A bust of newspaper magnate Joseph Pulitzer looks on as reporters look through a box containing the announcements of the 1996 Pulitzer Prizes at Columbia University. AP Photo/Wally Santana

Media

The key to writing a Pulitzer Prize-winning story? Get emotional

U.S. journalism has long championed an allegiance to cold objectivity. But one researcher analyzed Pulitzer Prize-winning stories from the past 20 years and found that they’re suffused with emotion.
Members of the grounds crew spray the field before the Opening Day game between the Washington Nationals and the Miami Marlins. AP Photo/Alex Brandon

Sports

Baseball season begins: Five essential reads

The national pastime is more than just a sport. In this roundup, we feature stories about baseball's relationship to race, politics, the media and health.
Aaron Douglas. "Aspects of Negro Life: From Slavery to Reconstruction." Oil on canvas, 1934. The New York Public Library, Schomburg Center for Research in Black Culture, Art and Artifacts Division.

Artists

How World War I sparked the artistic movement that transformed black America

Many associate post-World War I culture with Hemingway and Fitzgerald's Lost Generation. But for black artists, writers and thinkers, the war changed the way they saw their past and their future.
Donald Trump and WWE wrestler Bobby Lashley shave the head of CEO Vince McMahon during Wrestlemania 23 in 2007. Carlos Osorio/AP Photo

Entertainment

Will Trump continue to pull from a pro wrestling playbook?

As a candidate, Donald Trump – whose relationship with the WWE spans nearly 30 years – emulated the bombastic style of a pro wrestler. As president, it might be doing him more harm than good.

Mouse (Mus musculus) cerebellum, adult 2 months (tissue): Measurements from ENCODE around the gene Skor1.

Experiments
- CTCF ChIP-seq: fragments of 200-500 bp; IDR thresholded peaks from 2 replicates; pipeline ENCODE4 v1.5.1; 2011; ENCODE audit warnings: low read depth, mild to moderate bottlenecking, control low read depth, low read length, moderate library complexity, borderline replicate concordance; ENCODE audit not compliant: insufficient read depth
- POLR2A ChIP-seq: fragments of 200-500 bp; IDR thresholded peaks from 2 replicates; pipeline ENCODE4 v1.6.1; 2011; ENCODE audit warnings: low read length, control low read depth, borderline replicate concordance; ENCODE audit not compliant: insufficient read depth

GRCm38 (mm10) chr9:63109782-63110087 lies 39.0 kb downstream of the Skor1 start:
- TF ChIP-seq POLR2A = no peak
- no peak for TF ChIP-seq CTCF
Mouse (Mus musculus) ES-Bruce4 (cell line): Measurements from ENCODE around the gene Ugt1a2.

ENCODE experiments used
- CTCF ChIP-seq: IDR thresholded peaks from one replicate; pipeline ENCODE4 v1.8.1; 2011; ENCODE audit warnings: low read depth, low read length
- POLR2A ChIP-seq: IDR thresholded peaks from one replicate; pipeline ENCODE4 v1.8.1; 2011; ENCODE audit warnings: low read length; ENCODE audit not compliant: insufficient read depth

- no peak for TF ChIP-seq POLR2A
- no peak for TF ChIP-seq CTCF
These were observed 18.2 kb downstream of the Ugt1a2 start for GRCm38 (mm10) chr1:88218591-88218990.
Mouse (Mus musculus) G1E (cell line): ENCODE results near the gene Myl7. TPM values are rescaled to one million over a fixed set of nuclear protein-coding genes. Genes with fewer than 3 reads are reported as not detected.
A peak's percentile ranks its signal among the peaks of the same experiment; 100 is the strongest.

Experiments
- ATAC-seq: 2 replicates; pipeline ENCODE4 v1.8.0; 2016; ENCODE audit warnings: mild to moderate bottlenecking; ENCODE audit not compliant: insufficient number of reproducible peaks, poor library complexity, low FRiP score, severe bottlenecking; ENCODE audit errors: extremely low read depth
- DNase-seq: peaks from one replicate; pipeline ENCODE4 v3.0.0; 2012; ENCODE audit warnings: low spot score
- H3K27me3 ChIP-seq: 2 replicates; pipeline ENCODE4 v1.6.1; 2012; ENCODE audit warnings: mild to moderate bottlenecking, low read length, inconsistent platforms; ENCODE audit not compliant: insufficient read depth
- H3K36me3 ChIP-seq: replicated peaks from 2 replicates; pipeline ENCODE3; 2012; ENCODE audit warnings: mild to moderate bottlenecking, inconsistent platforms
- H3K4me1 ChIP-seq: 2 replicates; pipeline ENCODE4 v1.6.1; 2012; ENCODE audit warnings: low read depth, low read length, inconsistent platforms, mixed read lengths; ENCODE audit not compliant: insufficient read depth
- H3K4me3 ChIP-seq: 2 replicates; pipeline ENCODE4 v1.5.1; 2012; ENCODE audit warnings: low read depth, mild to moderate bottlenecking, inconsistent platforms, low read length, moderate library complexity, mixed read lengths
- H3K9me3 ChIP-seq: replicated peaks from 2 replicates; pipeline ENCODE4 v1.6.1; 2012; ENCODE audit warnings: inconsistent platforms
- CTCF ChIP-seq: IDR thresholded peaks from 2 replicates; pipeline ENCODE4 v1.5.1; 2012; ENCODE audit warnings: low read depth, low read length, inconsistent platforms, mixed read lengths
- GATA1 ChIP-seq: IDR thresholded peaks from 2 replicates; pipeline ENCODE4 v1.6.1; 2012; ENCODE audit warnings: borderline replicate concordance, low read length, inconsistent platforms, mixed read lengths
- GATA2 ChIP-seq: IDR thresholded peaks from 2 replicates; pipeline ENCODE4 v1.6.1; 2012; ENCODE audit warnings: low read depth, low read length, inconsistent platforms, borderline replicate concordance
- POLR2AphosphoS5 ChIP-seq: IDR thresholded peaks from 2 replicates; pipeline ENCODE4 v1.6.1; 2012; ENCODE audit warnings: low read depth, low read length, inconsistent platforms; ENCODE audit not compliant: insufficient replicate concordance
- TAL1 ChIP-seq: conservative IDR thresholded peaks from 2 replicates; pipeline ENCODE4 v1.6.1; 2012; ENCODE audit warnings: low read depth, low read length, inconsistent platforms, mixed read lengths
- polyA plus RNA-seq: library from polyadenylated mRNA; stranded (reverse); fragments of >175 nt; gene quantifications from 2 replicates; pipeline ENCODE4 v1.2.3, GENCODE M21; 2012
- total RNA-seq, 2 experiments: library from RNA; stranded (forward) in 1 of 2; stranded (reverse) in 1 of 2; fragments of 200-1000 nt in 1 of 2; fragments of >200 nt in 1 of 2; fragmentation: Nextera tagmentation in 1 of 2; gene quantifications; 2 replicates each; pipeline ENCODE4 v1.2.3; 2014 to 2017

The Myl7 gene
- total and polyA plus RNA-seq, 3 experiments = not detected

In the mid-1990s, body modification enthusiasts – a long-ostracized subculture – created an online community that incorporated blogs, dating and wikis. philippe leroyer/flickr

Media

How Facebook – the Wal-Mart of the internet – dismantled online subcultures

Even though Facebook claims to be a global community, its rise has come at the expense of online subcultures for marginalized people, from body modification enthusiasts to drag queens.
Democratic presidential hopeful Bill Clinton has a cup of coffee with newspaper columnist Jimmy Breslin in April 1992. Breslin died on March 19. Stephan Savoia/AP Photo

Media

Should journalism become less professional?

After the death of legendary New York Daily News columnist Jimmy Breslin, some have lamented the end of blue-collar journalism. But in today's media environment, Breslin's approach might not be enough.
Gurneys to remove bodies from the Heaven’s Gate cult house in San Diego, California, March 27, 1997. AP Photo

Religion

What the Heaven’s Gate suicides say about American culture

Twenty years ago, the paranoia that consumed cults like Heaven's Gate existed on the margins of American society. Now it's moved toward the center of the nation's political life.
Two people dress up as Gaydar bots during San Francisco’s 2014 gay pride parade. Scott Schiller/flickr

Sexuality

Debunking the ‘gaydar’ myth

Previous studies have shown that people possess gaydar, the ability to discern who's gay and who isn't. But this research falls prey to an error that, when corrected, leads to the opposite conclusion.
This is your brain on plugs. 'Brain' via www.shutterstock.com

Lifestyle

What’s behind phantom cellphone buzzes?

Have you ever checked your phone thinking you had felt it vibrate or heard it ring, only to see that no one tried to reach you? One researcher decided to study this phenomenon.
Twain was an opinionated, prolific commentator on the personalities and political issues of his day. Terry Ballard/flickr

Literature

What would Mark Twain think of Donald Trump?

He probably would have been amused by – and maybe even befriended – Trump the entertainer. Trump the president? Not so much.

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